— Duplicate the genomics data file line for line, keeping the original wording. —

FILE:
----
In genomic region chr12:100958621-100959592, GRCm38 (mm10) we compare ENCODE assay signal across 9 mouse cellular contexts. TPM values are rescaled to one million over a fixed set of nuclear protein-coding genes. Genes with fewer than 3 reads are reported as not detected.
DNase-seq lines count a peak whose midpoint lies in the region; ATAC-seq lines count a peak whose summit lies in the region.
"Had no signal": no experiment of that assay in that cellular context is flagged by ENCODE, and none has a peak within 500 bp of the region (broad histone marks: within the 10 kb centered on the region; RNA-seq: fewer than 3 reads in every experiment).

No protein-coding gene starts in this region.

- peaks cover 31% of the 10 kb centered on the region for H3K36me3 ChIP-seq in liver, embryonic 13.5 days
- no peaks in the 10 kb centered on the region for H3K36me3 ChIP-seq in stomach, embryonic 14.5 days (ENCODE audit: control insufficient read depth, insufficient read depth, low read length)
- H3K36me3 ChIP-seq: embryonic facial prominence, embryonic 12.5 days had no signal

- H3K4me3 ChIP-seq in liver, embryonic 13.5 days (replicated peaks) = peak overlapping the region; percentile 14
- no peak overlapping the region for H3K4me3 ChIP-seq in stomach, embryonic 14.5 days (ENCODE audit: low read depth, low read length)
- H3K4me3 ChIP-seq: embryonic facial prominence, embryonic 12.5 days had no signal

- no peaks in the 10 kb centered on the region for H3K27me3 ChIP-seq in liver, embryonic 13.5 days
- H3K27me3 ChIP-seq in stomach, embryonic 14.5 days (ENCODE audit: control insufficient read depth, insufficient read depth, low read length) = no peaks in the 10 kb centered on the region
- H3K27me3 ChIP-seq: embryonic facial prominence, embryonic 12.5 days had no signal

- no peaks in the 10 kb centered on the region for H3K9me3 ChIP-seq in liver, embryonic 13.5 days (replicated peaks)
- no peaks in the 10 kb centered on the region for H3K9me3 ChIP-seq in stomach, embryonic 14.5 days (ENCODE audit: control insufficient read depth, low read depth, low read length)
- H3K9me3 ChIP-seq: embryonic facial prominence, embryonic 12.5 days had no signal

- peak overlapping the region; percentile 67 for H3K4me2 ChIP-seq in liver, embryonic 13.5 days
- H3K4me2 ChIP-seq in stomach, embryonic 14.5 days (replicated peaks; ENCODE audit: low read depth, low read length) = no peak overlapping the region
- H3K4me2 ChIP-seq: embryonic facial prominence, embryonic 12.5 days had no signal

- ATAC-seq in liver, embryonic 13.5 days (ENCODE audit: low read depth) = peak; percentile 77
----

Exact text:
In genomic region chr12:100958621-100959592, GRCm38 (mm10) we compare ENCODE assay signal across 9 mouse cellular contexts. TPM values are rescaled to one million over a fixed set of nuclear protein-coding genes. Genes with fewer than 3 reads are reported as not detected.
DNase-seq lines count a peak whose midpoint lies in the region; ATAC-seq lines count a peak whose summit lies in the region.
"Had no signal": no experiment of that assay in that cellular context is flagged by ENCODE, and none has a peak within 500 bp of the region (broad histone marks: within the 10 kb centered on the region; RNA-seq: fewer than 3 reads in every experiment).

No protein-coding gene starts in this region.

- peaks cover 31% of the 10 kb centered on the region for H3K36me3 ChIP-seq in liver, embryonic 13.5 days
- no peaks in the 10 kb centered on the region for H3K36me3 ChIP-seq in stomach, embryonic 14.5 days (ENCODE audit: control insufficient read depth, insufficient read depth, low read length)
- H3K36me3 ChIP-seq: embryonic facial prominence, embryonic 12.5 days had no signal

- H3K4me3 ChIP-seq in liver, embryonic 13.5 days (replicated peaks) = peak overlapping the region; percentile 14
- no peak overlapping the region for H3K4me3 ChIP-seq in stomach, embryonic 14.5 days (ENCODE audit: low read depth, low read length)
- H3K4me3 ChIP-seq: embryonic facial prominence, embryonic 12.5 days had no signal

- no peaks in the 10 kb centered on the region for H3K27me3 ChIP-seq in liver, embryonic 13.5 days
- H3K27me3 ChIP-seq in stomach, embryonic 14.5 days (ENCODE audit: control insufficient read depth, insufficient read depth, low read length) = no peaks in the 10 kb centered on the region
- H3K27me3 ChIP-seq: embryonic facial prominence, embryonic 12.5 days had no signal

- no peaks in the 10 kb centered on the region for H3K9me3 ChIP-seq in liver, embryonic 13.5 days (replicated peaks)
- no peaks in the 10 kb centered on the region for H3K9me3 ChIP-seq in stomach, embryonic 14.5 days (ENCODE audit: control insufficient read depth, low read depth, low read length)
- H3K9me3 ChIP-seq: embryonic facial prominence, embryonic 12.5 days had no signal

- peak overlapping the region; percentile 67 for H3K4me2 ChIP-seq in liver, embryonic 13.5 days
- H3K4me2 ChIP-seq in stomach, embryonic 14.5 days (replicated peaks; ENCODE audit: low read depth, low read length) = no peak overlapping the region
- H3K4me2 ChIP-seq: embryonic facial prominence, embryonic 12.5 days had no signal

- ATAC-seq in liver, embryonic 13.5 days (ENCODE audit: low read depth) = peak; percentile 77